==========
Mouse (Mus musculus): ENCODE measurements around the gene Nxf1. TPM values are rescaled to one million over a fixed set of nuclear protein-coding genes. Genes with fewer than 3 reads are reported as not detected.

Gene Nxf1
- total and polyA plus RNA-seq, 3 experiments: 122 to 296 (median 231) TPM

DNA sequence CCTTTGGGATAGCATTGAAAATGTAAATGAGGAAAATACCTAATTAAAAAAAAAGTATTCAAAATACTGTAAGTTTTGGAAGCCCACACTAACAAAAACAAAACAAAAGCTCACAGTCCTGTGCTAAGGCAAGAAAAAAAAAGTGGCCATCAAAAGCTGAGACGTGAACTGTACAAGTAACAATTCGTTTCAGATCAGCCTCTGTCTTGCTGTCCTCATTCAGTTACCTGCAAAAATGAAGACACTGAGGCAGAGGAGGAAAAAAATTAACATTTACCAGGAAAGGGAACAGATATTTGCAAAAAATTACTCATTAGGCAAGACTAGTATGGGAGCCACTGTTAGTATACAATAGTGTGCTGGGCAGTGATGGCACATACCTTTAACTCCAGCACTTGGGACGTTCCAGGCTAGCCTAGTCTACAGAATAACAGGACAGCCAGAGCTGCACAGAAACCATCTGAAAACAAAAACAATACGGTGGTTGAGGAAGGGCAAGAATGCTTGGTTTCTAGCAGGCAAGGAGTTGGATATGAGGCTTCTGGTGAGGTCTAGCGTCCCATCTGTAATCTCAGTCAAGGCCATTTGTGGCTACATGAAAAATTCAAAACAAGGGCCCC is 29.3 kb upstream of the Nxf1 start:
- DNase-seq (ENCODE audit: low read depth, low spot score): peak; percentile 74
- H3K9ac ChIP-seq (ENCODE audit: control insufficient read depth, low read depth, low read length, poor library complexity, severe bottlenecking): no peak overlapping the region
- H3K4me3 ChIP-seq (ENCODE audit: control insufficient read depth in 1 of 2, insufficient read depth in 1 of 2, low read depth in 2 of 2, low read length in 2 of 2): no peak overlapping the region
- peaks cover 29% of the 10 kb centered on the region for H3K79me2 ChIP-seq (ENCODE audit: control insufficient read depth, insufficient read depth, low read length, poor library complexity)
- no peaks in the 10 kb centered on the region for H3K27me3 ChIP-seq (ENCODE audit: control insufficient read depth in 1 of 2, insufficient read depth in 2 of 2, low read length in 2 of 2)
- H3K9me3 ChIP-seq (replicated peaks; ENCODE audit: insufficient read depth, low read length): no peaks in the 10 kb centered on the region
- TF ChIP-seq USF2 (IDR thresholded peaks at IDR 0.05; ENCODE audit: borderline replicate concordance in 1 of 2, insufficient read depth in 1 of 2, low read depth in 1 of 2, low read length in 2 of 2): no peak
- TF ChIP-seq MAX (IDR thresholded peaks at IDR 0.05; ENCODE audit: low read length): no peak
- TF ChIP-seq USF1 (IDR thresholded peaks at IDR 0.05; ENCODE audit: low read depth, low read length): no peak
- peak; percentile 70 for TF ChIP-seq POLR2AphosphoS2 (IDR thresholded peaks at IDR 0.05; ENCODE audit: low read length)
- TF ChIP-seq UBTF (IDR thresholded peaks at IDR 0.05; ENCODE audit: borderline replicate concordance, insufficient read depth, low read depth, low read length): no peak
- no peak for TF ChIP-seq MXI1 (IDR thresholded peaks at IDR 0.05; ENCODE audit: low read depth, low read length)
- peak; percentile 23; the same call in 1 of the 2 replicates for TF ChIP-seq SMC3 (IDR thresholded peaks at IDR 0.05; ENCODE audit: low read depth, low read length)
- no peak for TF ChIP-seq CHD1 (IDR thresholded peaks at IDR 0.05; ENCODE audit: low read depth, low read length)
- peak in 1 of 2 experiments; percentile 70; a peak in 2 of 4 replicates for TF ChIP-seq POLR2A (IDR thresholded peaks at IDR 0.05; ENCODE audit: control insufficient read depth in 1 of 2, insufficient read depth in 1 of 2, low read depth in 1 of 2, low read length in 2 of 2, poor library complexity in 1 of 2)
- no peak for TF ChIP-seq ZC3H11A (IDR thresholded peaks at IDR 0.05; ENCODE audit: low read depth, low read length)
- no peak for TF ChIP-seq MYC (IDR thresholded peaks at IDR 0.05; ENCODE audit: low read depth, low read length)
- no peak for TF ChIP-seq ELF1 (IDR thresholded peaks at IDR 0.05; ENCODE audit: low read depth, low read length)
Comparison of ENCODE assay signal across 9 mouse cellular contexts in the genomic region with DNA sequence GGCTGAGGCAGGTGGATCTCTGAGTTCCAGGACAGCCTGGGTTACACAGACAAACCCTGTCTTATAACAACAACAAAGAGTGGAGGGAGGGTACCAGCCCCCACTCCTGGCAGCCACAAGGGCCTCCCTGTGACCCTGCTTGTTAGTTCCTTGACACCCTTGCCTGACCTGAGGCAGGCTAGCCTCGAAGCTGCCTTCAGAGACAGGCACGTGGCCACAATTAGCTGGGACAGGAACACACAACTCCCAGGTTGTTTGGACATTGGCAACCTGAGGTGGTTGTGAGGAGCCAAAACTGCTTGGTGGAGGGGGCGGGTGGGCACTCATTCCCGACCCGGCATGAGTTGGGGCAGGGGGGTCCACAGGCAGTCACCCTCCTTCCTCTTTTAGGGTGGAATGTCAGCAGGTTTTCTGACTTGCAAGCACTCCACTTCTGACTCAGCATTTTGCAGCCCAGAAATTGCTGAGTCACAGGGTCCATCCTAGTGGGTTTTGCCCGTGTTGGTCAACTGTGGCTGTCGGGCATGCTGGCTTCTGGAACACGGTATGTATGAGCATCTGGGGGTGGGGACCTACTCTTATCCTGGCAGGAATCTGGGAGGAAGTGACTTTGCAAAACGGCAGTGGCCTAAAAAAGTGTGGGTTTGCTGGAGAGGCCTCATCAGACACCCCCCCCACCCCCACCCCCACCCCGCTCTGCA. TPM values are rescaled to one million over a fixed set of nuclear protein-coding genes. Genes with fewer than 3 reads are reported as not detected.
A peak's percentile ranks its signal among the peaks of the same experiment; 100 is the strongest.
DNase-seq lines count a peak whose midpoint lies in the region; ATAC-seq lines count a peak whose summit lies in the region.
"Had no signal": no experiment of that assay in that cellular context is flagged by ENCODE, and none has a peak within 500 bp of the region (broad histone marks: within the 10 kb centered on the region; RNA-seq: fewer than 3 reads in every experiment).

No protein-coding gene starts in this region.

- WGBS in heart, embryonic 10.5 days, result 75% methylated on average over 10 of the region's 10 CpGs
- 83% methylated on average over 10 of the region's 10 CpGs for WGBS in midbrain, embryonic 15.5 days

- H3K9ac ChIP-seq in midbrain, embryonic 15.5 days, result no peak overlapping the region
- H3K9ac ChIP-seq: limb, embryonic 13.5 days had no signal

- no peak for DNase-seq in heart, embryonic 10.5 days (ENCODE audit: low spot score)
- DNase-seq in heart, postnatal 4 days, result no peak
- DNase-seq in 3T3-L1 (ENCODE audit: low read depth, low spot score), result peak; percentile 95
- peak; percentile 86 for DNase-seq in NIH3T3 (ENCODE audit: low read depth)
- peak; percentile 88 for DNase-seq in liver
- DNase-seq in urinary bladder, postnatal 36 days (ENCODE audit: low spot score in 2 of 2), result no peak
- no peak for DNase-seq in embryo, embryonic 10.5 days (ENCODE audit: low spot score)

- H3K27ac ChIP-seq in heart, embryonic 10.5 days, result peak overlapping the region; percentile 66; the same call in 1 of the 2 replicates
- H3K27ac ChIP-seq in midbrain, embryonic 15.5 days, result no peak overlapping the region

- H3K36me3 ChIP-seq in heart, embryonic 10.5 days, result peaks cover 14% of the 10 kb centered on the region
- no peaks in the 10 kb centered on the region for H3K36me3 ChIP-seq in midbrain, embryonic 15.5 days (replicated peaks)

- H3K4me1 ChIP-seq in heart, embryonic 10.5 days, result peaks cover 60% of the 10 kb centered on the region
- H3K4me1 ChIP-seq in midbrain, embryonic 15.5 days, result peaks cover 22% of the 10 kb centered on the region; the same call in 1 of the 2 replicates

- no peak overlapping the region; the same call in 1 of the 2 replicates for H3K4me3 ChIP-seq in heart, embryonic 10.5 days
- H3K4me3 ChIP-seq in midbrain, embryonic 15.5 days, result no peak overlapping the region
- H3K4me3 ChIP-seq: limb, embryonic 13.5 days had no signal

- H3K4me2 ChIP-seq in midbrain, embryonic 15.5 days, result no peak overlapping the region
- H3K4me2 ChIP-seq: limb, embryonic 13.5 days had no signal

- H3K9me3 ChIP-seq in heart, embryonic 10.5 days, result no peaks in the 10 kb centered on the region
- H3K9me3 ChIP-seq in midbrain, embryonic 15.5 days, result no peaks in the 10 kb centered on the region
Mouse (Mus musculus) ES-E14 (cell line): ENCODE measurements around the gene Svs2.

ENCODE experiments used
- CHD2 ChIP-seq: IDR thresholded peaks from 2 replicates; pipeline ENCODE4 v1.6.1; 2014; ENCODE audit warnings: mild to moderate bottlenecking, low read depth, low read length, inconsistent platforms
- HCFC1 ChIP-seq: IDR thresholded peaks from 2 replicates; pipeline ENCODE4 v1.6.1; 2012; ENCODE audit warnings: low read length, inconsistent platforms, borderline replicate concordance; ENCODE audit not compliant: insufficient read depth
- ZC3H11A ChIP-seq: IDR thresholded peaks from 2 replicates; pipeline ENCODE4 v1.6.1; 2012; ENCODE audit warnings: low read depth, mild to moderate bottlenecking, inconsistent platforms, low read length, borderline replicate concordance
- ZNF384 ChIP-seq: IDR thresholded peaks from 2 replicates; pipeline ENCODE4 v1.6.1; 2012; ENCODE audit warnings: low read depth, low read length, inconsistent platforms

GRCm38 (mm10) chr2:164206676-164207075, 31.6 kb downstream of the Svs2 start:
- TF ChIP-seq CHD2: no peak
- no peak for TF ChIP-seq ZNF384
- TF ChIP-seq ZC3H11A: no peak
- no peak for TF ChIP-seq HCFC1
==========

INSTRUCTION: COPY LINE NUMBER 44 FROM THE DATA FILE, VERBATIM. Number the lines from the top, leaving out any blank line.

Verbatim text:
- H3K4me1 ChIP-seq in midbrain, embryonic 15.5 days, result peaks cover 22% of the 10 kb centered on the region; the same call in 1 of the 2 replicates